Vancouver pilots new fentanyl-patch program to combat opioid crisis

Illicit fentanyl is much stronger than heroin, meaning conventional treatments might be inadequate
The Globe and Mail (Canada)
Wednesday, November 13, 2019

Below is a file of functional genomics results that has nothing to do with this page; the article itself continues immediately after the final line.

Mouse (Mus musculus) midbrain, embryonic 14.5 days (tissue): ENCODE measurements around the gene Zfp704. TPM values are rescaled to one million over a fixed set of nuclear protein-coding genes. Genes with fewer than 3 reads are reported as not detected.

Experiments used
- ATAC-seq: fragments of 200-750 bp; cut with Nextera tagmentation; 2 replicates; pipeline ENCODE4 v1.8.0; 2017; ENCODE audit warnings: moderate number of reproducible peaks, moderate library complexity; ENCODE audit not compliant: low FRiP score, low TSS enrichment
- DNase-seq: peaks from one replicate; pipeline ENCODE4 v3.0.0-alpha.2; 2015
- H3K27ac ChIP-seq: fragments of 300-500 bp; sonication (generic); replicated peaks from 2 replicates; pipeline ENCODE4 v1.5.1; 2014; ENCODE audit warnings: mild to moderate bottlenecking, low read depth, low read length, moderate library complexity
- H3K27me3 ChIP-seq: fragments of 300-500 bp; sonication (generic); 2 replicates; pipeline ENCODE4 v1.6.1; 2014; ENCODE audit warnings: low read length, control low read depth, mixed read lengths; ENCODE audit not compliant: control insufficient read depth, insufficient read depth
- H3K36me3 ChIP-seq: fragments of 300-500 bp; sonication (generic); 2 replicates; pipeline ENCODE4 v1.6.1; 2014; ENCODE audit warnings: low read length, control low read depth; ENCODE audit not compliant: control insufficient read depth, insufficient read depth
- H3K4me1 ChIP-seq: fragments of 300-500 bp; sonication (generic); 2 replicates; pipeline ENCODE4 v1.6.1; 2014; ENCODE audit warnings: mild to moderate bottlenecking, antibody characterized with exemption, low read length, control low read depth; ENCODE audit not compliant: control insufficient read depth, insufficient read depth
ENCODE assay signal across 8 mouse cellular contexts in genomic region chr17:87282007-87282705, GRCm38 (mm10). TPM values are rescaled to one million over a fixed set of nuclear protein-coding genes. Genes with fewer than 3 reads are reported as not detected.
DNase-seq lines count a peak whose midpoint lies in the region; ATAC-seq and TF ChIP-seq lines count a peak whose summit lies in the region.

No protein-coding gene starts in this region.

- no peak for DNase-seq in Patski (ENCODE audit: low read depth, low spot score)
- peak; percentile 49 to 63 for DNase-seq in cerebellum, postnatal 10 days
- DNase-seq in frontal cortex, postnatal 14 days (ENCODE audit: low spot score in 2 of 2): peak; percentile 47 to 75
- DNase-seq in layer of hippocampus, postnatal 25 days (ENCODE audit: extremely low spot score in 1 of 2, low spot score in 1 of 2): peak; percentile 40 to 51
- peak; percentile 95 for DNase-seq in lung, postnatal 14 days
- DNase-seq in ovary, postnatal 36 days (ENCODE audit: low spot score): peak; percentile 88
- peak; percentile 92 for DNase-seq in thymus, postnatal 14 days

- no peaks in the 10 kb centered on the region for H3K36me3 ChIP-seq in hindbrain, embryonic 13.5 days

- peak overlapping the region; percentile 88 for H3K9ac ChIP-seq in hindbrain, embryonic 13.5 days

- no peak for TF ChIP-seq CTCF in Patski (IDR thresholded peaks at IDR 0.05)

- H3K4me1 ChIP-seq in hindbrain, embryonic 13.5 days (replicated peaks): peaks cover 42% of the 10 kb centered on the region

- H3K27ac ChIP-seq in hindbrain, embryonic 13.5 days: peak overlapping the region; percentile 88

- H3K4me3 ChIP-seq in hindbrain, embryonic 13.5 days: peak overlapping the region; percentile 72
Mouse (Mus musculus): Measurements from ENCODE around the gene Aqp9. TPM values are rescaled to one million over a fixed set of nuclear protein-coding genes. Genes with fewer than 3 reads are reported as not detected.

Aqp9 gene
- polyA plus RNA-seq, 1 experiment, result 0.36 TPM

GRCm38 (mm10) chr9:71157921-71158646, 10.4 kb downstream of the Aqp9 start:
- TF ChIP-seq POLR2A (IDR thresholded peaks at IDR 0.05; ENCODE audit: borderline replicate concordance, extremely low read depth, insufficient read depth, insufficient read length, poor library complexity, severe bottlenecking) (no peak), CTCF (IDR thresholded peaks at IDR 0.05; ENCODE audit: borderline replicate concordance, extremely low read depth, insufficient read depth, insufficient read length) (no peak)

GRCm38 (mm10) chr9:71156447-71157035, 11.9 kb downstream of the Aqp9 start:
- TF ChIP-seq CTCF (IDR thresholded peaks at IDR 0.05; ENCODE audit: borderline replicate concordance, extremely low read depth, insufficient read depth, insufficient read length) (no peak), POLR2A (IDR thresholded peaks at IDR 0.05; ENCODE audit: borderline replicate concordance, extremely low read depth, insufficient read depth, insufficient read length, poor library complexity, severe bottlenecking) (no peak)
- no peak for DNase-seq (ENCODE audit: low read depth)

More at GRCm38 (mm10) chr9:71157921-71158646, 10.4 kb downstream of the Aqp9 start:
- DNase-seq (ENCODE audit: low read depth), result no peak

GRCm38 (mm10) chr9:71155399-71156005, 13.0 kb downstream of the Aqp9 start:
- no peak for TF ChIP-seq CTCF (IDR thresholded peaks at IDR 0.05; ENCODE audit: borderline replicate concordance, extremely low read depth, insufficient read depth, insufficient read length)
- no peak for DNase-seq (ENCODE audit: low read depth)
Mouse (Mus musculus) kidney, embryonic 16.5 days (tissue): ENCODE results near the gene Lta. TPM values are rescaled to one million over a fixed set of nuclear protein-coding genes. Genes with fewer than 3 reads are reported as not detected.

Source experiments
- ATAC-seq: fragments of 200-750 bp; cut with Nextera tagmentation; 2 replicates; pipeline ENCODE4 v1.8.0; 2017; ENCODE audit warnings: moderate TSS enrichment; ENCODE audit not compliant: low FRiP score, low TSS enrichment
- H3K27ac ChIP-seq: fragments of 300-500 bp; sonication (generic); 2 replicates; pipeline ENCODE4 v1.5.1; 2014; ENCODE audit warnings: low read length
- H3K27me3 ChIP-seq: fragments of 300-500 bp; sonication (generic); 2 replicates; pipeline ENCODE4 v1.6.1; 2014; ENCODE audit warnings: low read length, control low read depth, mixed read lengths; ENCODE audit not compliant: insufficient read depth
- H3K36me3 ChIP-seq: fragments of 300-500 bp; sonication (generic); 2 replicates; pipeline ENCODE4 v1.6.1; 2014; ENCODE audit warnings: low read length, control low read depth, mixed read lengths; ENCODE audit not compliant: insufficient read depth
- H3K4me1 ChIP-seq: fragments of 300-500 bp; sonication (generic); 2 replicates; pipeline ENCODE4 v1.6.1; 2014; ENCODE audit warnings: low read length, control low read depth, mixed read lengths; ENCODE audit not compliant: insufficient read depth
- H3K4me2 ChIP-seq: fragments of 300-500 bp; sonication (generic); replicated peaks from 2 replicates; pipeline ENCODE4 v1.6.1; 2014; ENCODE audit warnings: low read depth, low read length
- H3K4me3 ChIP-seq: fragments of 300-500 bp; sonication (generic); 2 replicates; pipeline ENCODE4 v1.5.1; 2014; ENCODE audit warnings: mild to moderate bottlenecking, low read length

A Vancouver physician is prescribing fentanyl to patients with opioid-use disorder in the latest effort by the medical community to curb overdose deaths caused by a toxic supply of illicit drugs. The pilot project began in July with eight patients who sought treatment for illicit-drug use but have not benefited from existing oral or injectable substitution therapies such as methadone, buprenorphine (Suboxone) or hydromorphone. Each patient gets a fentanyl patch – commonly used to treat chronic pain for conditions such as cancer – that is applied to the skin and changed every two days by a nurse. To address misuse, the patches are signed and dated, and a transparent film is applied to prevent tampering.